Cardia – S/T


Factually speaking, Cardia is a very talented hard-rock band, both within the realm of their physical abilities as well as that of their pop sensibilities. The hooks are there, and the instrumentation has more layers than a fresh croissant, creating a washy, effect-heavy, though extremely balanced sound. Guitar overdubs with Bat Cave-sized reverb filter in and out of the mix, which is awash with distortion and symbols that spill over the thundering toms and soaring vocals. Sounds pretty impressive, huh?
Well, it is . . . to a certain point. Unless the members are extremely unsightly, or suffer from acute stage fright or something, there seems to be little if anything standing between them and the major label experience, complete with MTV buzz, Clear Channel support, and maybe a slot opening up for Oasis or Coldplay. Their potential for mass appeal in the “alternative rock” category is more than a little obvious, and to their credit, that appears to be the sound the group has tried for on their self-titled full-length.
Now for the flipside, the downside . . . Cardia sounds like a talented hard-rock band that belongs on MTV and Clear Channel stations, and opening up for Coldplay etc. Not to play the “mainstream sucks” card, cause that’s way too trite – and besides Cardia IS a good band – but they’re way too cheesy for the serious music lover to stomach (see below for the sour lyrical content). Their sound doesn’t hover near their influences but mostly tries to duplicate them. Frankly, you’ve heard it before, about five years ago, and it was better then. OK Computer is all over this record, from the “Airbag”-ish drum beat and entrance on “Crash” (which happens to also be the opening track of Cardia’s album) through “The Pretty Ones,” which boasts a “No Surprises” bass line that locks down with the tom-heavy beat that feels just a little to familiar, and so on. The sound effects, computer tricks, all the panning (my god, so much panning!), and the high, desperate voice shimmering with vibrato is just too much. It feels like Cardia is just a bit late with all of this. The wave they want to ride has already crashed on the beach and rolled back into the sea. Not that there’s no room for it in record stores or on the radio – it might almost be refreshing in that context – but from an artistic standpoint it feels contrived and stale.
Another major problem (hinted at earlier) is that the band recorded and mixed the record themselves, and whoever in the band was at the keyboard was more than a little ProTools obsessed. The whole recording is “wet” as the Amazon, drenched in reverb, delay, compression, distortion, etc. In short: overproduced beyond recognition or repair. (See the comment about panning guitar solos left to right without mercy – moderation, boys, could help). This is where the major label swoops in and gives them a real producer and lots of dough to work out their post-production dreams with as many different ProTools programs as they want.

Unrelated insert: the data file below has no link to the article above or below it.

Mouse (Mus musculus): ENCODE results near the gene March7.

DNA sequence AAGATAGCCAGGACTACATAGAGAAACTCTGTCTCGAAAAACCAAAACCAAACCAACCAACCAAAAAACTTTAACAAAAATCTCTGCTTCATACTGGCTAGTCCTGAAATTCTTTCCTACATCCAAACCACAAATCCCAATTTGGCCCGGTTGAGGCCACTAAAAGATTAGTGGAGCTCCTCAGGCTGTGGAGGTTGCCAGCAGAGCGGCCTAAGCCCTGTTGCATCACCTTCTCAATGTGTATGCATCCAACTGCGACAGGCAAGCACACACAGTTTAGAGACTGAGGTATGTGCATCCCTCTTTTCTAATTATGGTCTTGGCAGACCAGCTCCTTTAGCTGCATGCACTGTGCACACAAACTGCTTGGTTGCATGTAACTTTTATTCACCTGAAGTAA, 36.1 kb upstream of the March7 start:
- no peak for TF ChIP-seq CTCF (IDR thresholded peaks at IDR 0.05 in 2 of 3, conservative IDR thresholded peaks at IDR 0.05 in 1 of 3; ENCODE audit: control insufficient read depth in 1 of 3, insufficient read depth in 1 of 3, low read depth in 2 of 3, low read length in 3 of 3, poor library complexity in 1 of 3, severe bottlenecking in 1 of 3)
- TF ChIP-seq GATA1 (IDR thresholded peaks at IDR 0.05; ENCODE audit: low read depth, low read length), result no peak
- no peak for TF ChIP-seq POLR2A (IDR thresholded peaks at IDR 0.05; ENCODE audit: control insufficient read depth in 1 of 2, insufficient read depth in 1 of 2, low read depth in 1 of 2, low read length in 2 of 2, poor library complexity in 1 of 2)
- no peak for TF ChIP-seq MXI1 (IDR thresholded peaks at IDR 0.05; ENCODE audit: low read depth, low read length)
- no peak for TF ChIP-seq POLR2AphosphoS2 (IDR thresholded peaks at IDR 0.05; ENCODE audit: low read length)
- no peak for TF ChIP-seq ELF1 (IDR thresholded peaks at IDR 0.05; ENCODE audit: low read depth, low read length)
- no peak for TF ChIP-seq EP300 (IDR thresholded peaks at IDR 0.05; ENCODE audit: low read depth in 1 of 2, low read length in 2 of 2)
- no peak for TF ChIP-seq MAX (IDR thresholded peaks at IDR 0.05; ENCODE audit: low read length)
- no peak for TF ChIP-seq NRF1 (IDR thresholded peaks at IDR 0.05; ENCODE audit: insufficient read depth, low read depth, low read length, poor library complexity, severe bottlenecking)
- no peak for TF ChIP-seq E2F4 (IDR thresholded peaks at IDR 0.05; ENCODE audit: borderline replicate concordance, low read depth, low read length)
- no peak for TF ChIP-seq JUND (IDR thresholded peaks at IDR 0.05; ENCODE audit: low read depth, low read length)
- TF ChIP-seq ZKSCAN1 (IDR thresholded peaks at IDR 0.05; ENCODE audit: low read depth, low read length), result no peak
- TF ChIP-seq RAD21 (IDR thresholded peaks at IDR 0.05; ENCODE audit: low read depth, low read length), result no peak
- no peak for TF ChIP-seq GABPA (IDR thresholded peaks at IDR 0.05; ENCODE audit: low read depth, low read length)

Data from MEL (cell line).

But now a note about the vocals. The singer, deal with the devil or no, has one of those voices that is just too powerful and with too great a range for the guy to do anything else but sing. No one is putting him anywhere near the Mount Olympus where these other rock vocalists reside, but to give a ballpark figure for his voice, think Jeff Buckley, “Louder Than Love”-era Chris Cornell, (obviously) Mr. Thom Yorke, and – yes, this is meant without a shred of irony or disdain – the legendary Sebastian Bach (the Skid Row one, of course). His overabundance of natural ability, coupled with his inability to use it and with the terrible lyrics, is what makes much of the record such a frustrating listening experience. For one, the singer never shuts the hell up. Maybe Jimmy Page had to slap him around every so often to set him straight, but even Robert Plant, ballhog of all ballhogs, knew that he had to shut his trap every so often so that the band as a whole could reach the highs that it is so legendary for. As a result, Cardia’s lead singer comes off as a showoff who is too busy listening to himself to give any credence to the song that the band is struggling to get across.
Secondly, the lyrics are embarrassing. Cliche after cliche, amateurish romantic metaphors, and worse than sophomoric social criticisms litter the band’s front lawn so abundantly they make their nice suburban home look like it belongs on some state school’s fraternity row. And I quote: “I want to fly / Up to the sky / Oh so high / Never die.” These lyrics are from what is otherwise Cardia’s best – even original – sounding track, “Up to the Sky.” And it rocks pretty hard, right up until you hear him sing that. And these from the opening track, “Crash,” are the first words of the album and set the tone for the thinly veiled attempt to give some depth to the lyrical penmanship: “Take me where the rain falls from the sky / (something inaudible) is always her best high / Come along inside and take a ride / Machines are in control of your life.” Uhhm? Well . . .
Still, Cardia is a tight, talented, and fundamentally hard-rocking band. If they can learn to moderate their tendencies, focus a bit more on the bigger picture of the song, and perhaps not try and be so dramatic all the time, it is quite conceivable that they could turn out some truly respectable music. Otherwise they can play the other game and wait for Sony or whoever to try and make them into alternative rockstars.